Tuesday, June 21, 2011

Atheists Making Atheists Look Bad

Atheists are already a despised minority here in America, to the point that many people are afraid to even admit to atheism, for fear of job loss or other repercussions. As an atheist, I find it particularly irritating when groups claiming to represent atheists take unnecessary public positions that accomplish nothing other than stirring up more dislike for all of us. Consider the picture below. This is a a new street sign in Brooklyn, honoring seven firefighters killed on 9/11. The name "Seven in Heaven" is how they are referred to locally. Some New York atheists objected, and their objection was seconded by American Atheists. Here's part of the American Atheist statement on their blog.
A street has been named for them which, unfortunately, encroaches unnecessarily on the separation of Church and State. ... Named “Seven in Heaven Way”, the street uses the tragedy of 911 to legitimize Christianity by asserting that Heaven is a real place, and that all these heroes are actually there.
I've seen some stupid and counterproductive claims by atheist groups before, but this one has to be the most idiotic. These people are just looking for something to offend them. The idea that a sign saying "seven in heaven," a phrase that can be interpreted metaphorically and which refers to no specific religion, is some sort of violation of church state separation is utterly ludicrous. Making such a claim against an innocuous memorial street sign not only promotes hostility toward atheists, but undermines the credibility of both the New York atheist group and American Atheists. The next time either organization has a legitimate case against a real violation of church state separation, it will be easy for opponents to dismiss them as extremists nuts who want to ban public use of words with any religious connotations.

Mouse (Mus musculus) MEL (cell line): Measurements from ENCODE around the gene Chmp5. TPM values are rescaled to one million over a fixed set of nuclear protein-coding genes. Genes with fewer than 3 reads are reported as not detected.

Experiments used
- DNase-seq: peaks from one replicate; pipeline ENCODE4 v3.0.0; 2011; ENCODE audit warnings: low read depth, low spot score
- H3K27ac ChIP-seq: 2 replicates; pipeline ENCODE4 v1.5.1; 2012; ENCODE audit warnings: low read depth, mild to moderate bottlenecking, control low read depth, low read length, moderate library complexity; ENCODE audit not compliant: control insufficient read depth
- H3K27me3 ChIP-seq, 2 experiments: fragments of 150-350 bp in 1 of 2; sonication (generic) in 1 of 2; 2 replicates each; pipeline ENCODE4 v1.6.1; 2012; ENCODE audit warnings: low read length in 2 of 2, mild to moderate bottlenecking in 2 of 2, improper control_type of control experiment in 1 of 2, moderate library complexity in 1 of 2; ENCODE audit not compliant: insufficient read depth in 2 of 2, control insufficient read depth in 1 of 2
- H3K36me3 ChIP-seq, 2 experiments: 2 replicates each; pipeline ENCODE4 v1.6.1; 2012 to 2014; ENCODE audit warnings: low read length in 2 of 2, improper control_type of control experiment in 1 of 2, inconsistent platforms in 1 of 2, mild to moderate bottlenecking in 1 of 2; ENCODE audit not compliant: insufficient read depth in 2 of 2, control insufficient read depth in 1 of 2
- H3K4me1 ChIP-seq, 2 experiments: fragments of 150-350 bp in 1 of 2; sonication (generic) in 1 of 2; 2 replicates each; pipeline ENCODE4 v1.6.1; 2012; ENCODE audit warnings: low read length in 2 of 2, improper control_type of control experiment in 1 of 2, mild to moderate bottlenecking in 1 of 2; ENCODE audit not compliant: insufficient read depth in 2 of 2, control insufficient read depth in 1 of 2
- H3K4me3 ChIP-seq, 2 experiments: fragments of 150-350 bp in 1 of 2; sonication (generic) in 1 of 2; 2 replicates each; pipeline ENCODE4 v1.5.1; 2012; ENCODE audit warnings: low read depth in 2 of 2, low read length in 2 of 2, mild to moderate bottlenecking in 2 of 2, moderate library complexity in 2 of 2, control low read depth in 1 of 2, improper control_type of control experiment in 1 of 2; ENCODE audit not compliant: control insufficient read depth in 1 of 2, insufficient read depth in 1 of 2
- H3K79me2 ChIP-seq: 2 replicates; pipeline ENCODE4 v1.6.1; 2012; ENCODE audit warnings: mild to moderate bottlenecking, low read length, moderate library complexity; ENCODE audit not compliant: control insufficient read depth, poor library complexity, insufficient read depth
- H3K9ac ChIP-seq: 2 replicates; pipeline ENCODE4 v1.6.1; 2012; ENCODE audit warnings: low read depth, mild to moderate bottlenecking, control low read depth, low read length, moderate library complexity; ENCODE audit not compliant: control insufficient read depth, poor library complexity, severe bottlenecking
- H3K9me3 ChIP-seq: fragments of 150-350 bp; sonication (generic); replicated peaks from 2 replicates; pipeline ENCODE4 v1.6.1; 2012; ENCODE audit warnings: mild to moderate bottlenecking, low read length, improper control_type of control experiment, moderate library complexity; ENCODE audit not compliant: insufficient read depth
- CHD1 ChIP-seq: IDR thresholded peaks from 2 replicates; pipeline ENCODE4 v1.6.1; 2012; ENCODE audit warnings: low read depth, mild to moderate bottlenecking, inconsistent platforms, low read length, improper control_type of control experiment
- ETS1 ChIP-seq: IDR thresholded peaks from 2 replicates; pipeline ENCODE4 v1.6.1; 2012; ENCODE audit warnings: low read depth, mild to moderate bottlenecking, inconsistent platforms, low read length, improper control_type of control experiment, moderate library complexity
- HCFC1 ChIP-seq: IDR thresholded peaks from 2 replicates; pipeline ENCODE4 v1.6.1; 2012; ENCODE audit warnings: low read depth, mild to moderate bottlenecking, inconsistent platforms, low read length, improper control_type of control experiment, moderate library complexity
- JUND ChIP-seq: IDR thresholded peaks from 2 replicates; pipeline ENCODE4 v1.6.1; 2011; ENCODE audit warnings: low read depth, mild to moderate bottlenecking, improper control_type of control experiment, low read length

Monday, June 20, 2011

The Drone Revolution

When we look back at the past decade from a military history perspective, one of the things that stands out is the rise of unmanned drones as a key weapon of warfare. Today's New York Times has an article called, "War Evolves With Drones, Some Tiny as Bugs," that looks at current research and advances in drone technology. Here are some of the key points.
From blimps to bugs, an explosion in aerial drones is transforming the way America fights and thinks about its wars. ... far less widely known are the sheer size, variety and audaciousness of a rapidly expanding drone universe, along with the dilemmas that come with it.

The Pentagon now has some 7,000 aerial drones, compared with fewer than 50 a decade ago. Within the next decade the Air Force anticipates a decrease in manned aircraft but expects its number of “multirole” aerial drones like the Reaper — the ones that spy as well as strike — to nearly quadruple, to 536. Already the Air Force is training more remote pilots, 350 this year alone, than fighter and bomber pilots combined.